Home Theater Movie Renter's Guide - November, 2010


"Alien 3" (Blu-ray) - Reviewed by Chris Eberle



The story picks up right after Aliens with Ripley crash-landing on distant world in her sleep pod.  The other survivors of LV-426 are dead.  The planet turns out to be a penal colony with 25 extremely brutal criminals in residence.  Ripley is rescued by the medical officer, Clemens (Dance) and brought back to health.  Unfortunately the alien monster has survived yet again and manages to implant itself in a dog (or ox if you watch the special edition version).  The monster that emerges is smaller and faster than before making it even more deadly.  The hapless inmates have no weapons and the body count begins to grow rapidly.  The warden dispatches a message to the company requesting rescue before he is pulled through the ceiling to his death.  Then Ripley discovers she has an alien growing inside her.  She and lead inmate Dillon (Dutton) devise a plan to lure the monster into a lead mold to kill it and her along with the queen she is carrying.  Just as they succeed the company arrives hoping to capture Ripley and bring the queen back to their bio-weapons lab.  She decides instead to make the ultimate sacrifice and jumps into the furnace ending her life and any chance of the alien’s escape.


  • 20th Century Fox
  • 1992, Color, Rated R, 1 Hr 55 min
  • Aspect Ratio: 2.35:1
  • 1080p
  • Codec:  AVC @ 20 Mbps
  • English, DTS-HD Master Audio 5.1
  • Starring:  Sigourney Weaver, Charles S. Dutton, Charles Dance, Ralph Brown
  • Directed by David Fincher
  • Entertainment:
  • Video:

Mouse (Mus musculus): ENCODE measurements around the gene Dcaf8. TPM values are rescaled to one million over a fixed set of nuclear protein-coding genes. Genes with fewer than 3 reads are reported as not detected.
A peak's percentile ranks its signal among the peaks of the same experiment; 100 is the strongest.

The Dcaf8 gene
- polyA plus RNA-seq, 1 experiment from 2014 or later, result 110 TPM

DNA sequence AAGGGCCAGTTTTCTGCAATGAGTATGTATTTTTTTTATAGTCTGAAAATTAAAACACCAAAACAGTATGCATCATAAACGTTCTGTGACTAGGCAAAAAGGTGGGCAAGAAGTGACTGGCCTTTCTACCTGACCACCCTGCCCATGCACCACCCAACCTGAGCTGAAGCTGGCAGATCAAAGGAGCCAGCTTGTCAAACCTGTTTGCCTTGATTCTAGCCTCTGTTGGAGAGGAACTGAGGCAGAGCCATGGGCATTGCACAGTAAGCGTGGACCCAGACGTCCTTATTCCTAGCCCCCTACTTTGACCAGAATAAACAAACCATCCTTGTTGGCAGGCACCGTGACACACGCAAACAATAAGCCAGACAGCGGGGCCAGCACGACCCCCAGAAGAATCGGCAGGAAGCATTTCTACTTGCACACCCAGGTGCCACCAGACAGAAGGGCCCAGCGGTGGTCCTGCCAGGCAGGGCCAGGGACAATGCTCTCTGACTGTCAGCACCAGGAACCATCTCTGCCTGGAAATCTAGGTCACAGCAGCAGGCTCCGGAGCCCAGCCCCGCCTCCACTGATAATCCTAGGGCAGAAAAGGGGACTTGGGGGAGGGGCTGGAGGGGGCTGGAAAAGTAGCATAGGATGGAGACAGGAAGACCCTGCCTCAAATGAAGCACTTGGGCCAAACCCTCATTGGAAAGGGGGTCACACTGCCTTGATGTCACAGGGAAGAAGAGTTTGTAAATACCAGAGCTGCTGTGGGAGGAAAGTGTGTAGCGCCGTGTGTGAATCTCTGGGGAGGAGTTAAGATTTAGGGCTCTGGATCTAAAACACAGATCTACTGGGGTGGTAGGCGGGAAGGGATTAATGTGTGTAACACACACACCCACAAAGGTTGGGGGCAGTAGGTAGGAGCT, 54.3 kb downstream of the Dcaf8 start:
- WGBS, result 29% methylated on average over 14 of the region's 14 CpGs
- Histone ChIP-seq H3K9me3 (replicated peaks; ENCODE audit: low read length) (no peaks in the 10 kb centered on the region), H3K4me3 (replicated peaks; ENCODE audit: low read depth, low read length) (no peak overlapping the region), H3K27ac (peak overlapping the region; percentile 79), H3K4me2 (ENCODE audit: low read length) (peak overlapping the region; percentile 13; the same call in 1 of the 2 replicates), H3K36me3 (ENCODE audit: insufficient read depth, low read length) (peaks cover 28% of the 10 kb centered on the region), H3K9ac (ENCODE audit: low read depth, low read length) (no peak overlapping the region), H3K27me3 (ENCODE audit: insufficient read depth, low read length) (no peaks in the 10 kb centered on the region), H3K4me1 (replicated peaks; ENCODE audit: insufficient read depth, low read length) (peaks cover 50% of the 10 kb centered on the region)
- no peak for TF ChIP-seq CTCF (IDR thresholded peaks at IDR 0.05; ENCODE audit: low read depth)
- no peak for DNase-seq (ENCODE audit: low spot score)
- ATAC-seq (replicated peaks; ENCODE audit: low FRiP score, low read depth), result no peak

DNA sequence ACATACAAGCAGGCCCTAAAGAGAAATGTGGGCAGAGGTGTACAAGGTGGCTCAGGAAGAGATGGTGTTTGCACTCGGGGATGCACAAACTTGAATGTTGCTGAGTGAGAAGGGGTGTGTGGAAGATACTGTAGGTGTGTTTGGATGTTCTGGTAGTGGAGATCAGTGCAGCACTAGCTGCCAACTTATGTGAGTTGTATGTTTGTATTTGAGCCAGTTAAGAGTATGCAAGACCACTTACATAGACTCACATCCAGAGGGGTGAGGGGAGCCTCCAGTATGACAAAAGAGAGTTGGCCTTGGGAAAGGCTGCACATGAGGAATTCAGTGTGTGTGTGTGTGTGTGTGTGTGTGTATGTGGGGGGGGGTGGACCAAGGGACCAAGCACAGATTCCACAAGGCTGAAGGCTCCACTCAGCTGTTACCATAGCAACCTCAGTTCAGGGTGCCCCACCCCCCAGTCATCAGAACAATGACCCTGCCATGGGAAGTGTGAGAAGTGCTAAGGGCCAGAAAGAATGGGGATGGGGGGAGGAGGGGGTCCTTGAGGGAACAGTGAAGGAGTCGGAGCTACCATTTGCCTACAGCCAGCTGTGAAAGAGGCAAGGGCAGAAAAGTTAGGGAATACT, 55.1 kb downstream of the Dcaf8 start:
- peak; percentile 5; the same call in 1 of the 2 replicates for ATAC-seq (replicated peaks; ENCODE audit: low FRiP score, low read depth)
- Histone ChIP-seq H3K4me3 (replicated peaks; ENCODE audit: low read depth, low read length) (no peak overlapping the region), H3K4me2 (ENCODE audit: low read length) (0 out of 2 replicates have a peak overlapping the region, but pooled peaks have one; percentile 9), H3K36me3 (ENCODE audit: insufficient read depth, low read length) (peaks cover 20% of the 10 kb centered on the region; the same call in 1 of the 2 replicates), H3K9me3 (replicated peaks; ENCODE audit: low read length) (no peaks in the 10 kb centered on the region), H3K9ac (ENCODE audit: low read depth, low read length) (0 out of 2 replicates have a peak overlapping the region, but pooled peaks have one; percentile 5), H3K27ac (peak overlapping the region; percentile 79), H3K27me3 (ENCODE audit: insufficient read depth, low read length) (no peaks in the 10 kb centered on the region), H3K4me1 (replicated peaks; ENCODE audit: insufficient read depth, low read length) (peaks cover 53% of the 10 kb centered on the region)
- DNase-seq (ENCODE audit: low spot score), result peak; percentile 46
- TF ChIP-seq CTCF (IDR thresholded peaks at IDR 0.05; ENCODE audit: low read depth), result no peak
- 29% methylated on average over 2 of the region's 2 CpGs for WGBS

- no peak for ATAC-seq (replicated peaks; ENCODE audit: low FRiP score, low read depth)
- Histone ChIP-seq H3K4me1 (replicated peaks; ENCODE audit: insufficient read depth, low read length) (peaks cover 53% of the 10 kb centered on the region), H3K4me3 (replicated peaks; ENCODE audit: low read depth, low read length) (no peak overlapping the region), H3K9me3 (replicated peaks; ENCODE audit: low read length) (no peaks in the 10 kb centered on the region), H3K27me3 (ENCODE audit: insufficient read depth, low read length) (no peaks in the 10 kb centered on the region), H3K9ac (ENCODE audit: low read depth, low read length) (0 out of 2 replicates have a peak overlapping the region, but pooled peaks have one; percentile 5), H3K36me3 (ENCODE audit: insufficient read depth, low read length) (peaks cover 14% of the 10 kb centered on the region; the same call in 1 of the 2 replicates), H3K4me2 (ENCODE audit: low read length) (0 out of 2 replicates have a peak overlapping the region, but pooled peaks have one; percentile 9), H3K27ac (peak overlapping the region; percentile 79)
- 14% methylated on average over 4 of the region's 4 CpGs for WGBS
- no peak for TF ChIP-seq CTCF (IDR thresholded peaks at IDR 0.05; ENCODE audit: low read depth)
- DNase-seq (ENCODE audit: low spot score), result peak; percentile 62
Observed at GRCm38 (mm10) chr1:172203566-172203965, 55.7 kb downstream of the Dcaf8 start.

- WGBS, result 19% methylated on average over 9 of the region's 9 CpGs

• Audio:
  • Extras:
  • Violence: Yes
  • Sex: Implied
  • Language: Yes


For me, this film starts a decline in the franchise.  Although it is enjoyable, the first two are just really hard to top.  It’s basically a suspenseful story wrapped up in a slasher flick with a heavy dose of grime and nutty prison inmates.  I will say I prefer the special edition version to the original.  Some plot elements were altered slightly and about 30 minutes added to the runtime.  These are positive changes and I think it raises the excitement level a bit which is a good thing as there are sections that drag.  Charles S. Dutton as the lead inmate almost steals the show here with an intense performance.  Charles Dance is equally engaging as the cool-headed doctor.  I was sad to see him munched by the monster.  The shots actually showing the alien look very fake, like most early attempts at CGI.  It’s still a fun movie; just a little weaker than the first two.  Were the Blu-rays available separately, I would still add it to my library.


The picture quality is equal to the previous two discs.  My previous comment about the crude CGI effects only refer to the film itself, not the Blu-ray transfer.  I doubt this image could look better.  The gritty interior of the prison is wonderfully presented and made me want to grab a mop and bucket.  Color is natural with rich warm hues in the furnace scenes and cold tones during the outdoor sequences.  A horror flick wouldn’t be complete without lots of dark content and it looks fantastic here.  Blacks are nearly infinite and detail is superb no matter what the light level.

Audio is a little better than in Alien and Aliens thanks to better use of the subwoofer.  Explosions had far more depth and slam and music was very dynamic.  I would have given five stars if the surrounds had been used more effectively.  Pans during action sequences were excellent but restricted to the very wide front sound stage.  I really enjoyed the score by composer Elliot Goldenthal.  I had not heard of him before but it turns out he has written for many films and even won an Oscar for the movie Frida in 2002.


This disc contains both the theatrical cut and the 2003 special edition version of the film.  The bonus features are shared by the entire Alien Anthology set.  To see my comments, please check out my review of Alien a few pages back.